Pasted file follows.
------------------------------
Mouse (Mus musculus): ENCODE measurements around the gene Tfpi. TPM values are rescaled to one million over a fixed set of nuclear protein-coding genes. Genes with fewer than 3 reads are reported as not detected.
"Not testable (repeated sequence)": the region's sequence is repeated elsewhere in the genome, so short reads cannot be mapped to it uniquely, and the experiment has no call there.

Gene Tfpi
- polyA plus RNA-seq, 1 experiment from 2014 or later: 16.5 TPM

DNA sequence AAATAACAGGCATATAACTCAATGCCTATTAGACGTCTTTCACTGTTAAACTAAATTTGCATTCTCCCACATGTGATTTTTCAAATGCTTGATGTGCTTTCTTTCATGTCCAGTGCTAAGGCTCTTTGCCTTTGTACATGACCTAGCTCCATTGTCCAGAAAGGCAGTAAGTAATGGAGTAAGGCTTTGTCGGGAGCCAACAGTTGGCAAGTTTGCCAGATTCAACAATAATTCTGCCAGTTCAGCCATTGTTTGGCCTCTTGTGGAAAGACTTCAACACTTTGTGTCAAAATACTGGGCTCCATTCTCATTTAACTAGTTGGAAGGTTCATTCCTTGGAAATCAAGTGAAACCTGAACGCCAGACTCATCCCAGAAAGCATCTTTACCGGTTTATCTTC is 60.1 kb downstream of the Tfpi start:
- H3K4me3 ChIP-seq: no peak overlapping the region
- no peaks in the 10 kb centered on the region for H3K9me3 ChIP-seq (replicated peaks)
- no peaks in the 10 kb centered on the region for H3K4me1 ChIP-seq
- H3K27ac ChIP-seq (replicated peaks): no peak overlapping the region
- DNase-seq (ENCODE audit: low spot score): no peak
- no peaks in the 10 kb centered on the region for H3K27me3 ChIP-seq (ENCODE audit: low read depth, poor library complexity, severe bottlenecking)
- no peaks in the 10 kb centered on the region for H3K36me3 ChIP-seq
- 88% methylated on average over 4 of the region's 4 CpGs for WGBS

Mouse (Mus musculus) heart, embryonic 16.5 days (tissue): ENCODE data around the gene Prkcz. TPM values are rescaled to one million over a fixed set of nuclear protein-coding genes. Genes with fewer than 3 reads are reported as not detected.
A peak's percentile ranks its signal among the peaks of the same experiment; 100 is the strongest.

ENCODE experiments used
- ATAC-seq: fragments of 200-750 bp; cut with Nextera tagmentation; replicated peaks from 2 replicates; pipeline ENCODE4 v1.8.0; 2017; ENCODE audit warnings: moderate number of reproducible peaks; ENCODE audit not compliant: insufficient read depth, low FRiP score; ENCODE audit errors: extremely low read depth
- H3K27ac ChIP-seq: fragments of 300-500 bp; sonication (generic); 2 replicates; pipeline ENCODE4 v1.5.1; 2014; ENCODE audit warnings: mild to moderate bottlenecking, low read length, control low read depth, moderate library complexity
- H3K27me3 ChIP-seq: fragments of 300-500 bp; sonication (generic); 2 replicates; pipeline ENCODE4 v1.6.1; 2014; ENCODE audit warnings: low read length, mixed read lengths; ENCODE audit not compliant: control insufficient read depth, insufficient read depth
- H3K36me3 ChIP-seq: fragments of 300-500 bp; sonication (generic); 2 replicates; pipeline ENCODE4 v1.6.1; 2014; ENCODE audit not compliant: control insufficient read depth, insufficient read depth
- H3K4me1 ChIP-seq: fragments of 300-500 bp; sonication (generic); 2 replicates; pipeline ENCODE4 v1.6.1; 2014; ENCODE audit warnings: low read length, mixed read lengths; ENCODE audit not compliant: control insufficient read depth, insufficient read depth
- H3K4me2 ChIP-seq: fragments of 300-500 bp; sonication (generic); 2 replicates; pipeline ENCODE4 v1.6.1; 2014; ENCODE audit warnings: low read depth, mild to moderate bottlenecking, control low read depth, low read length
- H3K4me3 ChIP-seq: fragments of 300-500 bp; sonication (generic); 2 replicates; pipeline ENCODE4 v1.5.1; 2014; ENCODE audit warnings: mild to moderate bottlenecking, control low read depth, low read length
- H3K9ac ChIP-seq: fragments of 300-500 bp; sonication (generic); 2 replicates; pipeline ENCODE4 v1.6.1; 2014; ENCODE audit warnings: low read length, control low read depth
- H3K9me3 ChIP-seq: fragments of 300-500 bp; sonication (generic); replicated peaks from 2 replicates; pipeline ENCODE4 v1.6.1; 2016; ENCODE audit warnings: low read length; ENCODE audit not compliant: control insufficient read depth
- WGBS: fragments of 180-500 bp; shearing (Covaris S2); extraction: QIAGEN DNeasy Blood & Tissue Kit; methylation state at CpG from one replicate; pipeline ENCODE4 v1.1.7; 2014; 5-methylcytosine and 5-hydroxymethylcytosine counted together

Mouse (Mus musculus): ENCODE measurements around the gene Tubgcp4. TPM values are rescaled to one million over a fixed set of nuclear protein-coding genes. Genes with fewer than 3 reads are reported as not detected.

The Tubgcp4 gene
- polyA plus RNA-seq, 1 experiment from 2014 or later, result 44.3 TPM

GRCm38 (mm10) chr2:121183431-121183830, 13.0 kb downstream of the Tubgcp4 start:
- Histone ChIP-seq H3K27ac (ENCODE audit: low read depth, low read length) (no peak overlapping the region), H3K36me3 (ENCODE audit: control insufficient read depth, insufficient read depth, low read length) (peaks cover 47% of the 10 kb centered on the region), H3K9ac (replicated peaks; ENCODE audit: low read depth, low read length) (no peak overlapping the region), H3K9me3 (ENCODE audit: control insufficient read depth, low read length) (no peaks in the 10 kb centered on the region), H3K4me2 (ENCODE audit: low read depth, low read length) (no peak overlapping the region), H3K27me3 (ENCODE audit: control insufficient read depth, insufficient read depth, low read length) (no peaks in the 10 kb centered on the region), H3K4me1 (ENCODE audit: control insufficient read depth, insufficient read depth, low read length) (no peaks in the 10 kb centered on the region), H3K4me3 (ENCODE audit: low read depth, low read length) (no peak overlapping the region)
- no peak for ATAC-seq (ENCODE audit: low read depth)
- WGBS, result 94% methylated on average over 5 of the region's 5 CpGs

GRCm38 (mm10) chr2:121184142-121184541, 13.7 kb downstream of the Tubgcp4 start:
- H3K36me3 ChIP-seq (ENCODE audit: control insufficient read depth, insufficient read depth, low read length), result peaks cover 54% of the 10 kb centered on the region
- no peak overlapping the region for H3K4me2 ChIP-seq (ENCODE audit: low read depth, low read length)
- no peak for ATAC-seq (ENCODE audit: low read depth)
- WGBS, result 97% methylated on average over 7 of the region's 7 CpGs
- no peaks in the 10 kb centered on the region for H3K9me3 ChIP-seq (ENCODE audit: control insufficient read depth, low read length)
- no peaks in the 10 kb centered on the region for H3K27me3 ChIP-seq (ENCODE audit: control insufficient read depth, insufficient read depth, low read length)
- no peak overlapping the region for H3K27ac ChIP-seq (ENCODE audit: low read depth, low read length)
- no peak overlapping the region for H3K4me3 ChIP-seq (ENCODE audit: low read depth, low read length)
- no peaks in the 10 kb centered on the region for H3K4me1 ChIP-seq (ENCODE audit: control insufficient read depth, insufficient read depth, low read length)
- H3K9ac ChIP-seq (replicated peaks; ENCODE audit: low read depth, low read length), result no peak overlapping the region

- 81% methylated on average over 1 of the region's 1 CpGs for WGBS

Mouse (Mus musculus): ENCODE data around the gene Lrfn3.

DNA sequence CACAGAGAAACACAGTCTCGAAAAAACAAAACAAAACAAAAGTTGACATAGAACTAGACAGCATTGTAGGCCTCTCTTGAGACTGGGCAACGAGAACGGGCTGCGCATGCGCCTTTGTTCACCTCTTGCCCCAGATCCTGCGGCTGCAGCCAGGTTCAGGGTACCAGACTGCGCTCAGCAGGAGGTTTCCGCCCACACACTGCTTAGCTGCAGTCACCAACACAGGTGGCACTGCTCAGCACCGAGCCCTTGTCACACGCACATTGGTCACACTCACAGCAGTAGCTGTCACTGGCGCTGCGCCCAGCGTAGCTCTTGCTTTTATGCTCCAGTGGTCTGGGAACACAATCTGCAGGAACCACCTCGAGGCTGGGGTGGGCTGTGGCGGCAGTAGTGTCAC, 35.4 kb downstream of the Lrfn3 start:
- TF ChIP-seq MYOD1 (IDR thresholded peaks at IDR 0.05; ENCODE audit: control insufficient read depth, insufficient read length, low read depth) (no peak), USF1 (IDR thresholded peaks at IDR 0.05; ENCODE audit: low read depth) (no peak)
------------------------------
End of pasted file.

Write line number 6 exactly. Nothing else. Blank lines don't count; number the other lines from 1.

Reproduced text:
- H3K4me3 ChIP-seq: no peak overlapping the region